Jonathan Kaplan

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Jonathan Kaplan
Born (1947-11-25) November 25, 1947 (age 74)
OccupationFilm producer, director
Years active1972–present

Jonathan Kaplan (born November 25, 1947) is a French-born American film producer and director. His film The Accused (1988) earned actress Jodie Foster her first Oscar for Best Actress and was nominated for the Golden Bear at the 39th Berlin International Film Festival.[1] Kaplan received five Emmy nominations for his roles directing and producing the television series ER.

Life and career[edit]

Born in Paris, France,[2] Kaplan is the son of film composer Sol Kaplan and actress Frances Heflin, the nephew of actor Van Heflin, and the brother of actresses Nora Heflin and Mady Kaplan.[3]

Kaplan lived in Hollywood until 1954, when his father had to move to New York after being blacklisted.[2]

Kaplan started his career as a child actor in the Broadway production of The Dark at the Top of the Stairs directed by Elia Kazan. [4] He was in a 1964 off-Broadway production Rumplestillskin by Elaine May.

He earned a BA at the University of Chicago before studying film at New York University, where he was tutored by Martin Scorsese and made an award-winning short film, Stanley (1965).[3]

Kaplan was working at the Fillmore East in New York, doing some editing on the side, when Roger Corman offered him the opportunity to direct Night Call Nurses (1972); Kaplan had been recommended by Scorsese.[5]

Kaplan made the movie and returned to New York. It was a hit, and Corman offered him another film, The Student Teachers (1973), which he also co-wrote and co-edited.[6]

After making The Slams (1973) for Corman's brother Gene, he directed Truck Turner (1974), which was another huge success and saw Kaplan get an offer to direct White Line Fever (1975) for Columbia, a major Hollywood studio. That movie was an even larger success but then Kaplan made what he describes as "the biggest failure of my career", Mr. Billion (1977), an attempt to launch Terence Hill to international audiences.[7] He then went on to make the critically acclaimed Over the Edge (1979), which failed to reach large audiences.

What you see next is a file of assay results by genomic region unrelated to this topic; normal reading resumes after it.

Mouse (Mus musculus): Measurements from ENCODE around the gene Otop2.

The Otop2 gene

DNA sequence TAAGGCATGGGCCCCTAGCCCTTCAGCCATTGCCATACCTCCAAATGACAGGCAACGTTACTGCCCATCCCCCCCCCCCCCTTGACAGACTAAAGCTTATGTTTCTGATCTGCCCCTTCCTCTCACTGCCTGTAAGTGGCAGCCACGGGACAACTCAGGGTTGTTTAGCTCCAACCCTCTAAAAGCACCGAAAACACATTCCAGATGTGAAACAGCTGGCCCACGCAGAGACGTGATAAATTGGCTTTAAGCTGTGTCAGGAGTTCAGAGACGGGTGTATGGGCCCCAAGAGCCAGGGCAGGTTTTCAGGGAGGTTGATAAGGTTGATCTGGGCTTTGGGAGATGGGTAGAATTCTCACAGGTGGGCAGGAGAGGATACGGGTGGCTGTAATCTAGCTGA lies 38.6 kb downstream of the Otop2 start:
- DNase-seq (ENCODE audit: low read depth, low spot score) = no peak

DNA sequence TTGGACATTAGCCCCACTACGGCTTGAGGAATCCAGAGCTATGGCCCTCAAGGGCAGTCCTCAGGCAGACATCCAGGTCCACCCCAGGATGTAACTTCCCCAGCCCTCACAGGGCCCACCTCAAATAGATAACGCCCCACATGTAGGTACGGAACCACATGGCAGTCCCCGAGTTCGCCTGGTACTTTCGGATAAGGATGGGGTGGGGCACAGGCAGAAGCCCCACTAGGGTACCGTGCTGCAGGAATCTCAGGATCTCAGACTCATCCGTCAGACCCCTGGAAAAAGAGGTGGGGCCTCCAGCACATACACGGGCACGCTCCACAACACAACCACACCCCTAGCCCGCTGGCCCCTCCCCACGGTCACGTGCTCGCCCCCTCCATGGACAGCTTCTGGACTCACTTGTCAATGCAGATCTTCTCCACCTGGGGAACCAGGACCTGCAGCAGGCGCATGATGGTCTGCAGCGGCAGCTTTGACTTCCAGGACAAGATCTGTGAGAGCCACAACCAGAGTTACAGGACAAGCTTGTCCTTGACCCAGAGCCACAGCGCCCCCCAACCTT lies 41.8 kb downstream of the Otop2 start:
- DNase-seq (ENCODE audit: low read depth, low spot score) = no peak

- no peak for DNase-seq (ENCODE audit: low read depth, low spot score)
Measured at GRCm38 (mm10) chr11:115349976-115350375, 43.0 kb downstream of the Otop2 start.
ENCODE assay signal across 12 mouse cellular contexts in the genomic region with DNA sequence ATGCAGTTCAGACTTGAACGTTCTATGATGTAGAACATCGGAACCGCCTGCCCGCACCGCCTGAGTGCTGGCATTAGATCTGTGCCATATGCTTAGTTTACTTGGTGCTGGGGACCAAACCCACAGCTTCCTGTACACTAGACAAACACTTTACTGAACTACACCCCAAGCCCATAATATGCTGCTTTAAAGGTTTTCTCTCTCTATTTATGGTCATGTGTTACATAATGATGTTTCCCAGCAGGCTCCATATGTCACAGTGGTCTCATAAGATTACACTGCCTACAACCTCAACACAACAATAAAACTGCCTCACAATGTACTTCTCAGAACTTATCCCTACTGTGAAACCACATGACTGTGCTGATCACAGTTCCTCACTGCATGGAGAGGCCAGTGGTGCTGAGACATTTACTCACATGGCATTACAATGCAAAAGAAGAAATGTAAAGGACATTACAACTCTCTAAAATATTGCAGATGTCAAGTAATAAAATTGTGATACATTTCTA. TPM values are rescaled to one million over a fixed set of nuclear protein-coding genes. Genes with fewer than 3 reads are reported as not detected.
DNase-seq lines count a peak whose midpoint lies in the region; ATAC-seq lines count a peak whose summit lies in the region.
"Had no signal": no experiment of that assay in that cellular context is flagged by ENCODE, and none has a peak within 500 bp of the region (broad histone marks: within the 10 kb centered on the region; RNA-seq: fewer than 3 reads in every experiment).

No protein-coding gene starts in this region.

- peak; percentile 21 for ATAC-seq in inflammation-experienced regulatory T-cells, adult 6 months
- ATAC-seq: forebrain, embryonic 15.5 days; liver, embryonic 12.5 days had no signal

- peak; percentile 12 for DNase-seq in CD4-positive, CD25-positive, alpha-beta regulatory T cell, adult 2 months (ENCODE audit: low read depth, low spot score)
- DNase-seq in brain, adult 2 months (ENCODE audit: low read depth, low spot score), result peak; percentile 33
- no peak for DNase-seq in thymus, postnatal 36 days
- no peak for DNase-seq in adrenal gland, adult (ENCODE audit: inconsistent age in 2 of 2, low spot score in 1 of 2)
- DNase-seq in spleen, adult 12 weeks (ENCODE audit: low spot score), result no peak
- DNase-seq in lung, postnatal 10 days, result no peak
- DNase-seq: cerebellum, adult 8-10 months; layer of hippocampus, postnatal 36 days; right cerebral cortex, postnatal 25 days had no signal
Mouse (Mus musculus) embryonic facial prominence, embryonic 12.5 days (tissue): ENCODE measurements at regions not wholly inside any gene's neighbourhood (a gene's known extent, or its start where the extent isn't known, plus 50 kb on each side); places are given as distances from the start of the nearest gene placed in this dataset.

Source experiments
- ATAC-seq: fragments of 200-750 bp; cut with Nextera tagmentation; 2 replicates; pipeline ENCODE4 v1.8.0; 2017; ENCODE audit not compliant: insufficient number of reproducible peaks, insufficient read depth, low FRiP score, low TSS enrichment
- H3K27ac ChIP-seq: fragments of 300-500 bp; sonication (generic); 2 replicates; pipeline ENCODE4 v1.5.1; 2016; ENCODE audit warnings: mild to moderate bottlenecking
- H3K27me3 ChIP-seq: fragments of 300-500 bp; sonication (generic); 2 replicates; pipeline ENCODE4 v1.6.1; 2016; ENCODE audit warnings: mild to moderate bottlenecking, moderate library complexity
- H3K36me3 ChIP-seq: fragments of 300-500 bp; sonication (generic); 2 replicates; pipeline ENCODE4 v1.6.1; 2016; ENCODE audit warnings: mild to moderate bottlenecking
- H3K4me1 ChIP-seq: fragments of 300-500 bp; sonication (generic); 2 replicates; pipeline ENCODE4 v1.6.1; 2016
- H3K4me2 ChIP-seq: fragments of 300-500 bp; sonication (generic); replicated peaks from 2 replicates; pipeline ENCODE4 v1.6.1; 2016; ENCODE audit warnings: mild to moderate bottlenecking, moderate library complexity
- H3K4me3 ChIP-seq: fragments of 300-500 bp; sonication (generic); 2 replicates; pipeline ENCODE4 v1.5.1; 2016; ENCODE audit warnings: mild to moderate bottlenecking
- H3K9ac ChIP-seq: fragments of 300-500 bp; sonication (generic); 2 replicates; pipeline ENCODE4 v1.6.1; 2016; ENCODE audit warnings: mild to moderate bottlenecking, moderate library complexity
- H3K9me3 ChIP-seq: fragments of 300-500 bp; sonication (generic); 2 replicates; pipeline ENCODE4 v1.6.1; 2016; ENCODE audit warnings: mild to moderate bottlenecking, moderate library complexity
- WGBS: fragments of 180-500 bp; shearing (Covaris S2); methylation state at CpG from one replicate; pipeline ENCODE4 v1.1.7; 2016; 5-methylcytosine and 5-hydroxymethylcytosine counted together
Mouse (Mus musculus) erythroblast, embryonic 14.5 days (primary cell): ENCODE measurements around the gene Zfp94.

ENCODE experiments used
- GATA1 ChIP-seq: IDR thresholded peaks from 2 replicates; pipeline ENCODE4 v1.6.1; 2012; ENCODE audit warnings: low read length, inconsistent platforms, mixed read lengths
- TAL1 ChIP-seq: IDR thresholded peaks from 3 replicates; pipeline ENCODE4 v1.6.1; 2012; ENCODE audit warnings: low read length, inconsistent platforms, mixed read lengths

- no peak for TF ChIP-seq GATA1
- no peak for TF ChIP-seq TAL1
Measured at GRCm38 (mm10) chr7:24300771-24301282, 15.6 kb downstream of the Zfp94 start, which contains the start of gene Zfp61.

Kaplan says at this stage the only films he was being offered was "boy meets truck boy gets truck, boy loses truck and boy gets truck again."[2], so he directed a series of TV movies. "I'm a director," he said. "I want to direct movies. I don't want to sit around and have fantasies or let a project go down the tubes when we can't get some star to read the script."[2]

During the early 1980s, Kaplan directed some movies for television and many music videos, including several for John Cougar Mellencamp, and Rod Stewart's "Infatuation" in 1984.[8] He also directed the 1983 drag racing biopic Heart Like a Wheel and the 1987 science fiction-thriller Project X.

His feature film career revived in 1988, when The Accused (1988) earned Jodie Foster her first Oscar, for Best Actress. High profile feature film directing jobs followed, including Immediate Family (1989) and Unlawful Entry (1992). His direction of Michelle Pfeiffer in Love Field (1992) garnered her a Best Actress Academy Award nomination in 1993. His final theatrical feature film was Brokedown Palace (1999). Since the 1990s, Kaplan has primarily worked as a television director.[citation needed]

Selected filmography[edit]

See also[edit]

References[edit]

  1. ^ "Berlinale: 1989 Programme". berlinale.de. Retrieved 2011-03-09.
  2. ^ a b c d Taylor, Paul (1 Feb 1989). "Keep on Truckin' - Jonathan Kaplan". Monthly Film Bulletin (56.661 ed.).
  3. ^ a b Jonathan Kaplan biography, imdb.com; accessed November 5, 2015.
  4. ^ "Jonathan Kaplan – Broadway Cast & Staff | IBDB".
  5. ^ Chris Nashawaty, Crab Monsters, Teenage Cavemen and Candy Stripe Nurses - Roger Corman: King of the B Movie, Abrams, 2013, p 124
  6. ^ Jonathan Kaplan on Night Call Nurses, trailersfromhell.com; accessed November 5, 2015.
  7. ^ Jonathan Kaplan on Mr. Billion at Trailers From Hell
  8. ^ Profile[permanent dead link], PeeptheScene.com; accessed November 5, 2015.

External links[edit]